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“Painting for me is the social fabric that the painter waves into images,” answers Stanislava Kovalcikova decisively when asked about her vision and perception of the artistic discipline to which she dedicates her life. In her responses, we can find a lot of interesting reflections, ranging from the feeling of an inner prison to the trial and error method that has marked her career. She is now presenting am I dead yet, her first exhibition at Peres Projects on the occasion of Gallery Weekend Berlin, where powerful feminine energy becomes the central axis. You can visit it until next May 27, don't miss out!

Through her works, the painter originally from Czechoslovakia pursues an ultimate goal: to unknow the knowable. “Presuming you’ve thoroughly thought and lived your paintings is the actual goal and then the works become by-products,” comments the creative. She’s a lover of the strange in people, and her new exhibition, am I dead yet: “was like a dark tunnel with a light at the end.” We take advantage of the fact that she is now presenting her new work at Peres Projects in Berlin to talk to her about the historical discrimination against women in art, her creative development and her future plans.

“I like to think of paintings like magic spells,” you commented in a previous interview, where you also recognized that painting doesn’t serve a real purpose anymore. Could you explain to us more about this? What is painting for you?
Because of its transitory realm, there is no other place on Earth where you can put truth and lies more densely together than into a painting. In good ones, fiction and whatever they call reality intertwine and mingle and create whole new worlds but at the same time, they remain very dead. In the last conversation, I said the painting was obsolete and I think this word sits perfectly – it’s from Latin, obsoletus (worn out, gone out of use). I think it always served a purpose as being a ‘useless’ or ‘used’ object. So, to put it short, painting for me is the social fabric that the painter waves into images. For me, it is a medium where we can lie by telling my truth and vice versa. Everything has to be useful these days and the paintings counteract these premises.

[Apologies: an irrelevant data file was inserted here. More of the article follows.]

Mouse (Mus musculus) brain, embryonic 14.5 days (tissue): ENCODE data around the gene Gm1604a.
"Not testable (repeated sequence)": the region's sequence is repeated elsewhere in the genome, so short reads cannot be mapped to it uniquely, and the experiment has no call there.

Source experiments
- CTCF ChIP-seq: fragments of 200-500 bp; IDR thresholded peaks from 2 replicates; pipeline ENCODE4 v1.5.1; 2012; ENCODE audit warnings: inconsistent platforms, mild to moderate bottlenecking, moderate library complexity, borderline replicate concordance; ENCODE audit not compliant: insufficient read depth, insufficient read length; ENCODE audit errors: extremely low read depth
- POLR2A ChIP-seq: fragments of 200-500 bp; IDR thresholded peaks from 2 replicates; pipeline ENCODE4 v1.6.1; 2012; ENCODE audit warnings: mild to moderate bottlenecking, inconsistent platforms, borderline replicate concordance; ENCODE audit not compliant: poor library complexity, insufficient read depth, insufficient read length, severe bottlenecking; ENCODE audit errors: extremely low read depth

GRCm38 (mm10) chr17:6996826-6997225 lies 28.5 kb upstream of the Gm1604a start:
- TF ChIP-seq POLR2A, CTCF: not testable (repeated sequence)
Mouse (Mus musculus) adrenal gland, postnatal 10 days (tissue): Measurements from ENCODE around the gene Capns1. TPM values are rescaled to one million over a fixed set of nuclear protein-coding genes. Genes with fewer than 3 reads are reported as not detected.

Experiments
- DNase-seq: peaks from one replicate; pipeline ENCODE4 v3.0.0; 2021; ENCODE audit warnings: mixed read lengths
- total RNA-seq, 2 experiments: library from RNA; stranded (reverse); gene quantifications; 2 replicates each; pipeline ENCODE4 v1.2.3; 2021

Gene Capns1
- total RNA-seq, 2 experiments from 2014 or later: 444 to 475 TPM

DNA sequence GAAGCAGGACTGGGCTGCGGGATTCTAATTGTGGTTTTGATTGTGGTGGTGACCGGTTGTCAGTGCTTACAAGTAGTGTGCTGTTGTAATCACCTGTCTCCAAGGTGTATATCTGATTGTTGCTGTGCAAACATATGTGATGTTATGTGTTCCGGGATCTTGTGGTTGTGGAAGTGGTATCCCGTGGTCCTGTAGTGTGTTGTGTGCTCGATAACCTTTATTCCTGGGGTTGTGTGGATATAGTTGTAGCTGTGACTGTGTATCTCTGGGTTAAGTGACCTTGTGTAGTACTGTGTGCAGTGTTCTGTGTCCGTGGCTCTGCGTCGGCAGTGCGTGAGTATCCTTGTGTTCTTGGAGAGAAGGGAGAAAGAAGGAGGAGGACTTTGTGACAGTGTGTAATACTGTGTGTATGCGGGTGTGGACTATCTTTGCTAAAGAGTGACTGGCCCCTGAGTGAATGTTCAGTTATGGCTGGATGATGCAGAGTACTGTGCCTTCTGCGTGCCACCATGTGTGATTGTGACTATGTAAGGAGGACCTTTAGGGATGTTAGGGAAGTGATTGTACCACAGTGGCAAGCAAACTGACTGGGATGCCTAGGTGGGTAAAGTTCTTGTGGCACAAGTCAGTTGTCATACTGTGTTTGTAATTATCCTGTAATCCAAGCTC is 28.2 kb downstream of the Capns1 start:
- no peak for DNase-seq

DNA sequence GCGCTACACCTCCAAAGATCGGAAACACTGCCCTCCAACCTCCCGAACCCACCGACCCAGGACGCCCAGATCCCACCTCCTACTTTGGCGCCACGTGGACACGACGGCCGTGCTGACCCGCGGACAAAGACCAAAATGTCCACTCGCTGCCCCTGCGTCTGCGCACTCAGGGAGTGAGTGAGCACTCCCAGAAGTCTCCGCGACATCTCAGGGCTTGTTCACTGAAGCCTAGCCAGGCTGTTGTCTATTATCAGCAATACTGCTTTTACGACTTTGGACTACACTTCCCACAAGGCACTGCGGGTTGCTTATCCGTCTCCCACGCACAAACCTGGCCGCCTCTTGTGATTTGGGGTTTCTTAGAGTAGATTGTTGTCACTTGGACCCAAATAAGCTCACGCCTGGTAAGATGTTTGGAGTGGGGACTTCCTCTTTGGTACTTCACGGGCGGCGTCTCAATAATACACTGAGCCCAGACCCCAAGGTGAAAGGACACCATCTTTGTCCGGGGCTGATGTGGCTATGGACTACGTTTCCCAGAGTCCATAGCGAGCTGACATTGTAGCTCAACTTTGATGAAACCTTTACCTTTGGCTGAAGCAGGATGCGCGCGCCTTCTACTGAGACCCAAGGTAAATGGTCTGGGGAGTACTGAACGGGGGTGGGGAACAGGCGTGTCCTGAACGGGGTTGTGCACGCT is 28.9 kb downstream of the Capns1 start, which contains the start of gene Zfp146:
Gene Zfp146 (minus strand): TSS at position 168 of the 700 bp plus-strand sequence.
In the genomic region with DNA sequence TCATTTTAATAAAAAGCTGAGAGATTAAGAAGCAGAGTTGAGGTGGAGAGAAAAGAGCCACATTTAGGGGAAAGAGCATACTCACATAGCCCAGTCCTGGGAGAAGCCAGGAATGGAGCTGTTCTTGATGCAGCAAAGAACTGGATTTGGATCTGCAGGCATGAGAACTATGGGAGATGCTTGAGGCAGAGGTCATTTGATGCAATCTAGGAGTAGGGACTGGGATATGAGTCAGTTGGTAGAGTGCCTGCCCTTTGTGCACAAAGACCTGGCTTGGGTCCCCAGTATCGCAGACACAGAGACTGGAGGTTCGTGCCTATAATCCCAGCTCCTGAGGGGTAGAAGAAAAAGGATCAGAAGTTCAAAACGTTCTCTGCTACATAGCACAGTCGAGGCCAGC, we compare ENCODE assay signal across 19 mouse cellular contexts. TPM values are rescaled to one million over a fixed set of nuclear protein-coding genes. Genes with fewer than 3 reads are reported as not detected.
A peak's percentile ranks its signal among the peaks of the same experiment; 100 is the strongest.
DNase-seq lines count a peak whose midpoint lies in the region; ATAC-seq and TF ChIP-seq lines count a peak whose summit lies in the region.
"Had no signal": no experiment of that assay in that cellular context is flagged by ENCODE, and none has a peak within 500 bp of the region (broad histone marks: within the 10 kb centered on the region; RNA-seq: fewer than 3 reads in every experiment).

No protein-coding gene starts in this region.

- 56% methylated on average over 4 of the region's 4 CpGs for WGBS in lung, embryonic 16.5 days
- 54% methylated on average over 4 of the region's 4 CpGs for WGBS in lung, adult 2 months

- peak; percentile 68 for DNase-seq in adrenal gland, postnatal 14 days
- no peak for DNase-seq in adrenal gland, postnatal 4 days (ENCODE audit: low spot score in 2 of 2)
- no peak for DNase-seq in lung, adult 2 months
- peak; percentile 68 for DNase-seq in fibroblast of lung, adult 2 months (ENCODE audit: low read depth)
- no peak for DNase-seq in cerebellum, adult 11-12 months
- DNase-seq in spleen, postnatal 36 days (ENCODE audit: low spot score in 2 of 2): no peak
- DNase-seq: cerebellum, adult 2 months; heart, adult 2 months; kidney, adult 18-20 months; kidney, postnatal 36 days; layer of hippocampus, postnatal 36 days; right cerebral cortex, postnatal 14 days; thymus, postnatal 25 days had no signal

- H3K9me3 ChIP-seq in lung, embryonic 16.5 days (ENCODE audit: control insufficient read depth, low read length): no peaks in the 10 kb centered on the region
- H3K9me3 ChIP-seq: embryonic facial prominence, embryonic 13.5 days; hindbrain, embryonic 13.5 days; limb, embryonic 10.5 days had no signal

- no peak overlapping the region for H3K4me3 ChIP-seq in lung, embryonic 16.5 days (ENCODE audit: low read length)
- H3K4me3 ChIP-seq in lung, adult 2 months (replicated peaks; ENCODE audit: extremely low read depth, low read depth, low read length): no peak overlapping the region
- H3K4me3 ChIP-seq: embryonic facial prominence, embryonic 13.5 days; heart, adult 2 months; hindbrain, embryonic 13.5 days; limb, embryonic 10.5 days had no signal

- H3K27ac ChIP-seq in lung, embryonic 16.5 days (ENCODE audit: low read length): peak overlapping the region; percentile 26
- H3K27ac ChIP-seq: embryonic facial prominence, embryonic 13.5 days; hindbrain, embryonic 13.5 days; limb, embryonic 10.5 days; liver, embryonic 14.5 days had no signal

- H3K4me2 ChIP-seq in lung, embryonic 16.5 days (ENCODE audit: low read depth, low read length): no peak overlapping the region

But to understand the present we must go back to the past. Let's talk about your childhood and adolescence. How would you define these stages in your life and what was your relationship with art at that time?
I have few strong memories from childhood, but the ones from adolescence are very faded – I was a very rebellious and self-destructive teen. I’m sure there is an inner child in me who never could or would grow up – I don’t cutely mean this but more with haunting and sad memories. This part communicates when I paint, so art is an everyday practice to forget the inner prison and purposefully serve the community.
Did you have any references in terms of art and painting? Any pictorial movement that particularly caught your attention?
Growing up, the artworks I could see in real and that have stuck with me were Egon Schiele, Gustav Klimt and Francis Bacon who I adored and tried to copy in big ratio at 14. My mother still has them leaning against the wall.

And have you always been clear about your purpose in life, or have you been discovering it as you have explored different techniques and formats?
I’m the type of person who likes to go with the flow and work with what’s there. But, of course, I got there through plenty of trial and error.
Now you present am I dead yet, your first exhibition at Peres Projects. The powerful feminine energy is the pillar on which the exhibition that you are now unveiling is built, which we can visit until May 27. How do you feel and what does this opportunity mean for you? What can you tell us about this energy full of nuances and strength?
Working on this show was like a dark tunnel with a light at the end. My daughter turned 12 and I reflected much on myself as a mother, as a sentient being who makes space for the little ones. I felt the time was right to step out into the public space with these thoughts in order to move on in my life as well. It was sentimental but I’m glad it’s over and up the walls.